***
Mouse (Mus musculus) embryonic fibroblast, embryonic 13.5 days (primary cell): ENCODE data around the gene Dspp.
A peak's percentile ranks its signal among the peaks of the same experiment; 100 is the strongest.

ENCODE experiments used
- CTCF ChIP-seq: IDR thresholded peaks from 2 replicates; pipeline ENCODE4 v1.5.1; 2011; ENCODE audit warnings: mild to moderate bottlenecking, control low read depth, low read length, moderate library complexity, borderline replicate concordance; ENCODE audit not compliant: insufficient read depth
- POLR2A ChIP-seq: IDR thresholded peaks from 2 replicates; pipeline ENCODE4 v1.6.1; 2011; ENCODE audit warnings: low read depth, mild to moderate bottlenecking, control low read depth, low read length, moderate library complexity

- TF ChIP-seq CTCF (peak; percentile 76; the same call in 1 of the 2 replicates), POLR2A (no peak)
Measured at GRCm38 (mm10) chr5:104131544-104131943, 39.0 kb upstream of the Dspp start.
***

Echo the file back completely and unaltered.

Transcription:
Mouse (Mus musculus) embryonic fibroblast, embryonic 13.5 days (primary cell): ENCODE data around the gene Dspp.
A peak's percentile ranks its signal among the peaks of the same experiment; 100 is the strongest.

ENCODE experiments used
- CTCF ChIP-seq: IDR thresholded peaks from 2 replicates; pipeline ENCODE4 v1.5.1; 2011; ENCODE audit warnings: mild to moderate bottlenecking, control low read depth, low read length, moderate library complexity, borderline replicate concordance; ENCODE audit not compliant: insufficient read depth
- POLR2A ChIP-seq: IDR thresholded peaks from 2 replicates; pipeline ENCODE4 v1.6.1; 2011; ENCODE audit warnings: low read depth, mild to moderate bottlenecking, control low read depth, low read length, moderate library complexity

- TF ChIP-seq CTCF (peak; percentile 76; the same call in 1 of the 2 replicates), POLR2A (no peak)
Measured at GRCm38 (mm10) chr5:104131544-104131943, 39.0 kb upstream of the Dspp start.